- We are not minded to produce technical guidance for tax authorities or a formal strategy. Rather the ‘agreement’ will set out expectations and ambitions from the perspective of people and businesses in relation to paying taxes. We will also consider how we will work with partners to continue to monitor, review and develop the implementation of the shared ‘agreement’ and assess future options for reform.
- This work will include engagement with local authorities via the Finance Sub Group of the Partnership Council for Wales, practitioner groups and the Welsh Local Government Association. There will also be a need to hold further discussion with HMRC representatives on this issue. Whilst HMRC have expressed a willingness to engage in further conversations, specifically on how WRIT forms part of any Welsh approach, we are also keen to explore how the approach taken to non-devolved taxes in Wales could potentially be encapsulated within the ‘agreement’.
- This Welsh ‘agreement’ will seek to steer and act as a point of reference for the various tax authorities operating in Wales. It will also support policy makers when undertaking changes to existing taxes and the design and establishment of any new taxes. Many of the principles that will be identified will likely already be recognised as good practice but will not have previously been collected and articulated in one place.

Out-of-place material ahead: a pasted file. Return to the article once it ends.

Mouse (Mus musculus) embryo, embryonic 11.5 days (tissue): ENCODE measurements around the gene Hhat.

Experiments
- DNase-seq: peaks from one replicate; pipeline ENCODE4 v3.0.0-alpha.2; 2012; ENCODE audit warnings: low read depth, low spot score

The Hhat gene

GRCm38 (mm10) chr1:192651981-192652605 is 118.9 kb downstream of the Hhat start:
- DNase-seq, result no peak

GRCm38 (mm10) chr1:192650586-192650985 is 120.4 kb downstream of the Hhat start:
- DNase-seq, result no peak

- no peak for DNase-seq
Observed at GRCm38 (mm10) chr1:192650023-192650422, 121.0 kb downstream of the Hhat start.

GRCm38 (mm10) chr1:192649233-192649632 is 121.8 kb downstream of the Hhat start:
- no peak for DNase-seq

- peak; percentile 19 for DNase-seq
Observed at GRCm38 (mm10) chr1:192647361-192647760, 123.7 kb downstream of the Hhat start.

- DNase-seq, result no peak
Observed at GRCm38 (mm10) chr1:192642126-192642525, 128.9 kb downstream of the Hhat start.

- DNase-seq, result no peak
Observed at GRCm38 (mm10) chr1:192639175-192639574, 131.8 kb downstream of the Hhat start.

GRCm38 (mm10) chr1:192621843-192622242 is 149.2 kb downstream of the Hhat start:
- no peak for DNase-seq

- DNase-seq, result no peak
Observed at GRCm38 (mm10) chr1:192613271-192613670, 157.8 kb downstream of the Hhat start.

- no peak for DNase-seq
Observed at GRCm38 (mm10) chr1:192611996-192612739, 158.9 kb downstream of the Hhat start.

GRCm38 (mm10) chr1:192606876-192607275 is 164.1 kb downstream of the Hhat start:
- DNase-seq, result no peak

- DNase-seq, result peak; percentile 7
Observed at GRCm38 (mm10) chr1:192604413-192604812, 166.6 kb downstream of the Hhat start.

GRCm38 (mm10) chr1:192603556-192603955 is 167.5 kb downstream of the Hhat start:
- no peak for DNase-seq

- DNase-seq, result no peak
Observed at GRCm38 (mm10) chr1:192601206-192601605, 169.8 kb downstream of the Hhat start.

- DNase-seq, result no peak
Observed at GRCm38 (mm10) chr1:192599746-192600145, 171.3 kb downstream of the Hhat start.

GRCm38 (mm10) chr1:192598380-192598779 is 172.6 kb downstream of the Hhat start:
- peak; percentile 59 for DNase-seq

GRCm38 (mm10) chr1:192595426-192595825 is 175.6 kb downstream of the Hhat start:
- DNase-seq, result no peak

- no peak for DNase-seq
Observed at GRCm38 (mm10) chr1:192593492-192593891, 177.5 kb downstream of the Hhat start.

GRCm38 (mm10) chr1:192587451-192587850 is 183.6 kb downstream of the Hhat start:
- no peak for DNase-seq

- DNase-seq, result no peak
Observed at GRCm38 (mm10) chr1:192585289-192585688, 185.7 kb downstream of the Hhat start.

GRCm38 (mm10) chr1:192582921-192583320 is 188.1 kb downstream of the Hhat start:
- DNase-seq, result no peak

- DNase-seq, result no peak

- Although we would hope to discuss these matters in significant detail with stakeholders in the coming months, we have already held some tentative discussions. These include an agenda item on tax administration at the Ministerial Tax Advisory Group on 14 March and a specific workshop at the Welsh Taxes Conference 2019 on 19 July.
Potential key principles and issues to be explored in the development of a Welsh approach to tax implementation are as follows. These would need to be set in the context of a policy narrative which sets out our aim to strike the right balance between the obligations placed on taxpayers and the need to fund the high quality public services which people in Wales value and depend on. It is everyone’s duty to contribute their fair share but we will make every effort to minimise the burden on people and to maximise the efficiency in how we collect those taxes.
Everyone should have the opportunity to understand how their taxes are being spent.
Whilst it is challenging to ascertain the appropriate amount of detail that people and businesses would wish to receive, it is clear that there is an expectation to understand how taxes are broadly spent. We are keen to explore how the correlation between taxes paid and the well-being outcomes identified in the Well-being of Future Generations (Wales) Act can be identified.
People and businesses should expect a relationship of high trust in relation to the way their taxes are collected.
- Initial engagement with stakeholders has highlighted the importance of good customer service when they engage with tax authorities. Whilst there is an ongoing discussion as to whether taxpayers should be regarded as ‘customers’, it is clearly important that people and businesses have a positive and straightforward experience of engaging with tax systems. Tax systems should aim to ‘put the taxpayer first’ where possible.